(Reuters) – Masked security agents dragged students off the streets and bundled them into vans as new protests broke out against Belarusian President Alexander Lukashenko on Saturday on the fourth weekend since his disputed re-election.
FILE PHOTO: Students of Minsk State Linguistic University attend a rally in support of their detained fellows in Minsk, Belarus September 4, 2020. Tut.By/Handout via REUTERS
Up to 30 people were detained for taking part in unsanctioned protests, Russian news agency TASS quoted the Minsk police as saying.
Draped in red-and-white opposition flags, students staged protests in several places in the capital, including outside the Minsk State Linguistic Institute where police had arrested five people on Friday, local media footage showed.
Elsewhere masked men dragged away students who had gathered at an eatery in Karl Marx Street in the centre of Minsk, while some of the protesters shouted “tribunal!”, according to footage shown by news outlet TUT.BY.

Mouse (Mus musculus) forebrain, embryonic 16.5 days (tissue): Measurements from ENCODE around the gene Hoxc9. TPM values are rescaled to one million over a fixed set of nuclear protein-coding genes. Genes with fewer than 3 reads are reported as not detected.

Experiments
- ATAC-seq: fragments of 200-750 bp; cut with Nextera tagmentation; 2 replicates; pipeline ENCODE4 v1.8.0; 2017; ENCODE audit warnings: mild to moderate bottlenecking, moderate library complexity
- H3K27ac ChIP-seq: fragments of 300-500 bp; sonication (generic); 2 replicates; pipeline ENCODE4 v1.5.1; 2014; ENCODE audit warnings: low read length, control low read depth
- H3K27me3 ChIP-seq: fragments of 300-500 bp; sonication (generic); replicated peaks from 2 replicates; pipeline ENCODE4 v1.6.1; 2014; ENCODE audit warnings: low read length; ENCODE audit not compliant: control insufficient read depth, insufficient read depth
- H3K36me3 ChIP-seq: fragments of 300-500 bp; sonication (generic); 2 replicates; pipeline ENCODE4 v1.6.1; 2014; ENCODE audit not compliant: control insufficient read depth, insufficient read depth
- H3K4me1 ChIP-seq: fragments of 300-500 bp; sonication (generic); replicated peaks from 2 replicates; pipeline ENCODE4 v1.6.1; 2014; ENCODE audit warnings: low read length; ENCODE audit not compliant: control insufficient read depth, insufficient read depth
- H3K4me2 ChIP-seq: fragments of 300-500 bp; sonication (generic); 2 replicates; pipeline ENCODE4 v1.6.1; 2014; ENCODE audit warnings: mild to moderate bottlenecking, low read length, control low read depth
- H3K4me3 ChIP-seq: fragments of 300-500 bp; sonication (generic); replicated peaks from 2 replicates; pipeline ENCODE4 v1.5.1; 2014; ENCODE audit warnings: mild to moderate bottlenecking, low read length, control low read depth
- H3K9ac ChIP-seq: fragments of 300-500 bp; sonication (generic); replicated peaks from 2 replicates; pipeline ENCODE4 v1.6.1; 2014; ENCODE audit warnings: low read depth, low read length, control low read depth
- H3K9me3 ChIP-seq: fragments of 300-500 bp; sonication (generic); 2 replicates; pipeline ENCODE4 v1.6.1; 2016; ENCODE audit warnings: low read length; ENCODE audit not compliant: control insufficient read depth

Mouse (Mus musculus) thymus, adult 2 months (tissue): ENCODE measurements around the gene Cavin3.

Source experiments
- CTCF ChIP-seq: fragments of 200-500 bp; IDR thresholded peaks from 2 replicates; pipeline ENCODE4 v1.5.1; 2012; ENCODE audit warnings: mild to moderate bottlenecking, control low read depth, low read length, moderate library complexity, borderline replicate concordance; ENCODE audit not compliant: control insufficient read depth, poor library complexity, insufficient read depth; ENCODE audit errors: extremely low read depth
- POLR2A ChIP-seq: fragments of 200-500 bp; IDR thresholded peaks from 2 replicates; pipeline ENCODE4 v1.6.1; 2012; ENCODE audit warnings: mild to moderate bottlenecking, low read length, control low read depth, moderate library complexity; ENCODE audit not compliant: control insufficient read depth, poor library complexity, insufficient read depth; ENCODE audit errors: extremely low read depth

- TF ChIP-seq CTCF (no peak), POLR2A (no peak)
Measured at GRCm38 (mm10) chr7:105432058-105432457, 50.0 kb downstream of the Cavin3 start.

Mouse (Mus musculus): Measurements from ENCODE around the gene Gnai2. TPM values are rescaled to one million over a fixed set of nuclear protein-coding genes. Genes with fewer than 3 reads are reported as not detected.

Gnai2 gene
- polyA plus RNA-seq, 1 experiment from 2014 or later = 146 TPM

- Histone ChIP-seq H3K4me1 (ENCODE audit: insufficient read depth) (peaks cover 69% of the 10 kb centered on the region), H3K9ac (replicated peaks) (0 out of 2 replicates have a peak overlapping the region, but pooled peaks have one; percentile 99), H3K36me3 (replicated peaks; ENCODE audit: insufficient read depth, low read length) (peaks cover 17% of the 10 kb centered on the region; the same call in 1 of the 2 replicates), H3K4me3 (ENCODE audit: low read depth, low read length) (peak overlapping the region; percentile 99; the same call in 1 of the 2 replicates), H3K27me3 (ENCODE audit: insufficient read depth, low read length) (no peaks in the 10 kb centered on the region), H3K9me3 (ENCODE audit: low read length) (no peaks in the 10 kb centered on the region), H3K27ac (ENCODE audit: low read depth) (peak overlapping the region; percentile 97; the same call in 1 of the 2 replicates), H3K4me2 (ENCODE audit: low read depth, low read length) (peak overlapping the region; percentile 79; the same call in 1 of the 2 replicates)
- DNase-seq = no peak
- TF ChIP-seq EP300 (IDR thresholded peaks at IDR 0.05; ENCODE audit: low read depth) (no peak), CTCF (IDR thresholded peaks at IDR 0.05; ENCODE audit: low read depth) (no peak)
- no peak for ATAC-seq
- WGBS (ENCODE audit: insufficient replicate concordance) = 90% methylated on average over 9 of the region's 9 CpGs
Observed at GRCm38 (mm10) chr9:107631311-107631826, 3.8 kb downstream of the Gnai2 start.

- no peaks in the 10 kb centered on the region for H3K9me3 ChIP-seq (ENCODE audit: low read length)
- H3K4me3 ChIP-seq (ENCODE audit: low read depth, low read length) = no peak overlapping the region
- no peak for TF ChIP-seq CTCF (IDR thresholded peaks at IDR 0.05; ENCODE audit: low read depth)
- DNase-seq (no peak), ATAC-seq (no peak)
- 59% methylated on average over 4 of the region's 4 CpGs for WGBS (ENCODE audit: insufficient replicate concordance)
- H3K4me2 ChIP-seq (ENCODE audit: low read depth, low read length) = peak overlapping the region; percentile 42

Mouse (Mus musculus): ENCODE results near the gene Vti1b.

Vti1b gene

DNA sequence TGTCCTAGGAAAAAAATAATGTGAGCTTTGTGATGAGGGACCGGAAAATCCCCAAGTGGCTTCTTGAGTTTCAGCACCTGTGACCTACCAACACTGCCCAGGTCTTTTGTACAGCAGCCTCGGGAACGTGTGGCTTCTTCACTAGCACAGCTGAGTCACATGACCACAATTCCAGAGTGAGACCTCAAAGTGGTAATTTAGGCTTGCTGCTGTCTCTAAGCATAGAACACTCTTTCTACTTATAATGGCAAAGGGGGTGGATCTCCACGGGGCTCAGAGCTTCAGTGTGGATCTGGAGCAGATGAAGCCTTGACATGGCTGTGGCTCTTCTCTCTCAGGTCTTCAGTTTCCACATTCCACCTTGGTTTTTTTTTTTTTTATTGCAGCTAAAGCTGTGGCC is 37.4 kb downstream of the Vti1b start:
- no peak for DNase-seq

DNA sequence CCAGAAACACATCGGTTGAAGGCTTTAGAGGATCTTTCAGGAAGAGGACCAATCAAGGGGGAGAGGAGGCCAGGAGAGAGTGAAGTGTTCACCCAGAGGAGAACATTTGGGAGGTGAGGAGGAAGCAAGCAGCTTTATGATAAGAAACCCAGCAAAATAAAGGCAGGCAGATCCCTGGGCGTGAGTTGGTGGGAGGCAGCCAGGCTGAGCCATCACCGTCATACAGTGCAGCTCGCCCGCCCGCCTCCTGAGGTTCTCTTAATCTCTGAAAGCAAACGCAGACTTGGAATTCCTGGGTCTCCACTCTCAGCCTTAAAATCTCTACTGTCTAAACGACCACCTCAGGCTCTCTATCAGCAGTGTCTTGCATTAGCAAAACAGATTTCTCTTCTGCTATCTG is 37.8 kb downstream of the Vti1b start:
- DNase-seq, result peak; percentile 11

Thousands of women later held a separate march through Minsk in the afternoon, shouting “hands off the children” as one of their slogans.
A former Soviet collective farm manager, Lukashenko has struggled to contain a wave of mass protests and strikes since he won a sixth term at an election last month that opponents say was rigged. He denies electoral fraud.
Lukashenko has previously dismissed the coronavirus pandemic as a “psychosis” that could be tackled by drinking vodka and taking saunas.
But on Saturday he appeared to chide the protesters for spreading the disease.
“We stagger through the streets, rubbing against each other,” he said at a televised government meeting.
“Where’s the social distancing and so on in that? We’re doing everything we can to delay the moment when we say goodbye to this disease. That’s unacceptable.”
Thousands took part in protests that coincided with the start of the school year on Tuesday. At the Minsk State Linguistic Institute, students sang “Do you hear the people sing”, a protest anthem from the musical “Les Miserables”.
Additional reporting by Polina Ivanova in Moscow; writing by Matthias Williams; Editing by Angus MacSwan